Nigeria: One man’s war on corruption

Nordic Africa Institute researcher Victor Adetula Photo: Mattias Skold

Nordic Africa Institute researcher Victor Adetula
Photo: Mattias Skold

It seems as if the campaign promises made during last year’s election were not just cheap talk. President Muhammadu Buhari of Nigeria has during his first year in office launched serious initiatives to fight corruption. Although there have to date been few convictions, several cases involving billions and billions of embezzled state finances have been brought out into the open.

Nordic Africa Institute (NAI) researcher Victor Adetula recognises the need to deal with corruption, but also sees problems with the president’s strategy.

“To change behaviour and the management of public funds takes more than putting a few crooks behind bars. Now Nigeria seems to have a strong leader, but state institutions are still weak. Both need to be strong in order to combat corruption sustainably,” Adetula argues.

To people’s hearts

What is also not completely clear about Buhari’s war on corruption is whether he has the full support of his own party members. Adetula is sceptical.

“The party, of course, backs its leader but the other members don’t seem to be actively involved in the campaign. It appears to be one man’s war. If this is because they have other opinions, l can’t say. In any case, they are stuck with Buhari because he won the election on the anti-corruption issue, and the Nigerian people have taken him to their hearts,” Adetula remarks.

Sealing leakages

However, not everyone is thrilled with President Buhari’s focus on corruption. Critics have hinted that it’s only a diversion to cover up other, more urgent, governance responsibilities, such as improving livelihoods and living conditions for Nigerian people. Adetula understands the criticism but concurs with the president’s priorities.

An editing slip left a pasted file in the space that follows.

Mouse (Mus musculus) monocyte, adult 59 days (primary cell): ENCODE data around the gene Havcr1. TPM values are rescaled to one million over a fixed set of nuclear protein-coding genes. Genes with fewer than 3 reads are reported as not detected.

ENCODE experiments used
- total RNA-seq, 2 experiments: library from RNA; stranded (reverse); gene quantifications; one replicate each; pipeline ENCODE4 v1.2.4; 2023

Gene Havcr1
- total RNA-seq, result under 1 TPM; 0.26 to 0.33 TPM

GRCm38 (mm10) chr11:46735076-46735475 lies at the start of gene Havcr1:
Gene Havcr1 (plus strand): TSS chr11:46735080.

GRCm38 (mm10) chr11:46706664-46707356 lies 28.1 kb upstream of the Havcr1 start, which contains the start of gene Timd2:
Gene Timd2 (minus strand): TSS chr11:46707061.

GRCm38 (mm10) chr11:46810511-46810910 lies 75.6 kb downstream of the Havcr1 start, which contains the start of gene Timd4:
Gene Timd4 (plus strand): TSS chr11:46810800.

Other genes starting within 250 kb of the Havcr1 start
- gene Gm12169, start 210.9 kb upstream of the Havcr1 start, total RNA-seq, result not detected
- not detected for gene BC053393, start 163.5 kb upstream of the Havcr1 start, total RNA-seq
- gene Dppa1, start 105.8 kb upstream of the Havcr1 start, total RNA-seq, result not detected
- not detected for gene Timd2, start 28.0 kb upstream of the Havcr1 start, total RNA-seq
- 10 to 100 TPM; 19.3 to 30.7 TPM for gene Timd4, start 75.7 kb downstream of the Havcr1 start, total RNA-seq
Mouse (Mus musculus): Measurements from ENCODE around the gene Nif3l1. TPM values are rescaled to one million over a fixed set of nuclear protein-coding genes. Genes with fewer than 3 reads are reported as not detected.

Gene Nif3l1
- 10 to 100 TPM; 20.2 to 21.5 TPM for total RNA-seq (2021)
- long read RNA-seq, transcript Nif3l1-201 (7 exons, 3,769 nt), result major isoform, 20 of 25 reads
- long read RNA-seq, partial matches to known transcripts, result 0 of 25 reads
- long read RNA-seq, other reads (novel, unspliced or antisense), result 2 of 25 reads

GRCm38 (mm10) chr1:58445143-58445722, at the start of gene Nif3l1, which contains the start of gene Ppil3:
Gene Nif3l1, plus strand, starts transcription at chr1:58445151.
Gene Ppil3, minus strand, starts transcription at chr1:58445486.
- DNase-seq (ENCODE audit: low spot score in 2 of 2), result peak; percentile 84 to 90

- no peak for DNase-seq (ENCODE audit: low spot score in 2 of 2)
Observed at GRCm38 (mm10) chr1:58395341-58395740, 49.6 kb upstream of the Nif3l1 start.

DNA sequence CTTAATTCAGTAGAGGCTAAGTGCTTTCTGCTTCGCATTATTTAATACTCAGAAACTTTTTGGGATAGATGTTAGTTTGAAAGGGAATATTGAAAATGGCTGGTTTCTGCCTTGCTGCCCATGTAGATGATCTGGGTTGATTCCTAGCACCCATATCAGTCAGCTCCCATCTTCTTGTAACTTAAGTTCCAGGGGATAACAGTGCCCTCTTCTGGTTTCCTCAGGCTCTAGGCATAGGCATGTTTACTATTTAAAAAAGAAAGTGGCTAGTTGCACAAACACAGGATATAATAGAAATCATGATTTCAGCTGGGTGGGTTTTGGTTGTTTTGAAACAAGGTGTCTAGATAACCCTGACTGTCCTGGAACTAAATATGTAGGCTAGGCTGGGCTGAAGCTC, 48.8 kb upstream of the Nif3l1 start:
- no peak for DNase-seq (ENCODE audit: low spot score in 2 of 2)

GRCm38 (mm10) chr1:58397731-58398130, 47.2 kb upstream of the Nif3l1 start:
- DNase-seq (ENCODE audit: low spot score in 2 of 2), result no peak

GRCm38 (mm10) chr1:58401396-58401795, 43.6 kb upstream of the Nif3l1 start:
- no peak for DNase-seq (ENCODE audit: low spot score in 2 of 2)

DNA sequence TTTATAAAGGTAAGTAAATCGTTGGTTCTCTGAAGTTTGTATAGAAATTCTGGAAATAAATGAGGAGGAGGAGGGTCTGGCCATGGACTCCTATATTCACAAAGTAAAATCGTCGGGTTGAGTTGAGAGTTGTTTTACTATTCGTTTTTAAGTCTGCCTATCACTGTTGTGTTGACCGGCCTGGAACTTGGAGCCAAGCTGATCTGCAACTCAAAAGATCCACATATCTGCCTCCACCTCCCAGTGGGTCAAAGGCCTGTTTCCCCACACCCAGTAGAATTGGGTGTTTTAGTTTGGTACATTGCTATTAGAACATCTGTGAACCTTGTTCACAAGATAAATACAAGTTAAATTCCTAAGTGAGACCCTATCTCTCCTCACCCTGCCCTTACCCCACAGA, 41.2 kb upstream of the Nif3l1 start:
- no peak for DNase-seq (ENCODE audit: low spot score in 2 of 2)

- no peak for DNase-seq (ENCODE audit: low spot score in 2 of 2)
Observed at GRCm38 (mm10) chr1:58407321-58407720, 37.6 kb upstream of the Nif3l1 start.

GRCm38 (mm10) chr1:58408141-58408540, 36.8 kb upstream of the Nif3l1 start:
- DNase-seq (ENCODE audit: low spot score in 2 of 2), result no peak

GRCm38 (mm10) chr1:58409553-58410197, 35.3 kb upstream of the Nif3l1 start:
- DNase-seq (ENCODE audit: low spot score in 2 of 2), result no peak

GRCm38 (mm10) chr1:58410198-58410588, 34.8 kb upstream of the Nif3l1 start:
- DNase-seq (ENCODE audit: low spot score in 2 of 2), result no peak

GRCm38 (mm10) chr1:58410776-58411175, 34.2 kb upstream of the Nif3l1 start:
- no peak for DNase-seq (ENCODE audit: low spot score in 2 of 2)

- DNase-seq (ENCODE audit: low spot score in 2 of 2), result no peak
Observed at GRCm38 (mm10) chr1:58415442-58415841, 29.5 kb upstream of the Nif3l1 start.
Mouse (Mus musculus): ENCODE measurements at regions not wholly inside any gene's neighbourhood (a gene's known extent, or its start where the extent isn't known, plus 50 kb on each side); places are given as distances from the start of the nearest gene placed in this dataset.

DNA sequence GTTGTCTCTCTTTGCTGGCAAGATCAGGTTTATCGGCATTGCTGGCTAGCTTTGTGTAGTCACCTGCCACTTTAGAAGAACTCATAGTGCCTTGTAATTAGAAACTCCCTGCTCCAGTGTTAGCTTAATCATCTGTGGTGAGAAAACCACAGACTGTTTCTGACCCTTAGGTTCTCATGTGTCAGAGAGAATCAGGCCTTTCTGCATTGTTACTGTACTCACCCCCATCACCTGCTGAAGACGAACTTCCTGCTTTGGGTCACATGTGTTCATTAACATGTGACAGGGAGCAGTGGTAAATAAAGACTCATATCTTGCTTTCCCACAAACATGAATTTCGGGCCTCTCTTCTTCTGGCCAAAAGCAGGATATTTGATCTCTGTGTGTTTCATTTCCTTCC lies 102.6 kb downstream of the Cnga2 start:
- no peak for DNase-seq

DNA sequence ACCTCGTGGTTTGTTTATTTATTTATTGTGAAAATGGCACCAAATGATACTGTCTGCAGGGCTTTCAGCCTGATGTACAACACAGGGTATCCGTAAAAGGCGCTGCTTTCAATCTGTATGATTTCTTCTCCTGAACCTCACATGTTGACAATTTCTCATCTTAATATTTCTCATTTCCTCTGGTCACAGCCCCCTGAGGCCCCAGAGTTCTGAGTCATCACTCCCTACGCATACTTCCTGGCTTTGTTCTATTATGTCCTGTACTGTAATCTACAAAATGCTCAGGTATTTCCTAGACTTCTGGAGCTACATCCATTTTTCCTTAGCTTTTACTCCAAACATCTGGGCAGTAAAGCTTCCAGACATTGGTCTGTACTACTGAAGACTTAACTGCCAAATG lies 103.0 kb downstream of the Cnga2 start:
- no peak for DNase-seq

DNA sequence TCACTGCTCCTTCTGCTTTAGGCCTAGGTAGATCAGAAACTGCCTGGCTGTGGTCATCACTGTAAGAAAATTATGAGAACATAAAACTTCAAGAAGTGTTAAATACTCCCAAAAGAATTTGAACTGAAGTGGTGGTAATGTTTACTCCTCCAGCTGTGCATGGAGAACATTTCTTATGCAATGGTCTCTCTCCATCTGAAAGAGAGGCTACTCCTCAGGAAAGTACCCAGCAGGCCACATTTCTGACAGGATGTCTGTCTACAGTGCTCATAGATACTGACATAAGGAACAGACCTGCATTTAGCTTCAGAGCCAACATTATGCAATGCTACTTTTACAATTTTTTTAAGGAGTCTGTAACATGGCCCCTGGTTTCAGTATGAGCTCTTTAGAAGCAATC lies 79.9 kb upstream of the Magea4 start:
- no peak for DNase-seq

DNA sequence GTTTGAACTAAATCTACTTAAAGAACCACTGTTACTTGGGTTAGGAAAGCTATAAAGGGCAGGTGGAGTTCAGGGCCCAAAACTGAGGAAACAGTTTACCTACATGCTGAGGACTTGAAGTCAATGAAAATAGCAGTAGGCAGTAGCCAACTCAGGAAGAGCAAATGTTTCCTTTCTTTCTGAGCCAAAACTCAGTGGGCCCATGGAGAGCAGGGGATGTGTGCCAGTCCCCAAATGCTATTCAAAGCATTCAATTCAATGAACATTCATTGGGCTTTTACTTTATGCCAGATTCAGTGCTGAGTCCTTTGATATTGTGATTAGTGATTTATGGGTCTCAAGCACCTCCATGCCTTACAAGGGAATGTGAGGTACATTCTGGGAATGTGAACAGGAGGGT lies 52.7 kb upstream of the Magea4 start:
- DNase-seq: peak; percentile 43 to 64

“If money earmarked for improving service delivery never reaches the destination due to embezzlement, nothing is gained anywhere. Sealing the leakages is the first step. However, the president should better communicate the government’s strategy to the people. He must explain why it is important to stop the money-leakage and what will happen next. People need to understand the long-term objectives of the anti-corruption struggle,” Adetula states.

Weaker Boko Haram

The uncovering of how money intended to buy ammunition in the fight against Boko Haram disappeared into pockets of individuals was a huge embarrassment to the former government. It was also a reason for the Nigerian armed forces’ inability to deal with the insurgents. Once President Buhari restructured the military command and ensured that ammunition was reaching the soldiers, Boko Haram lost 75 per cent of the territory it had previously occupied.

“So by fighting corruption, President Buhari has also managed to deliver on his other election promise – to enhance state security. On the other hand, as Boko Haram has become weaker, it has returned to attacking soft targets,” Adetula notes.

Nordic Africa Institute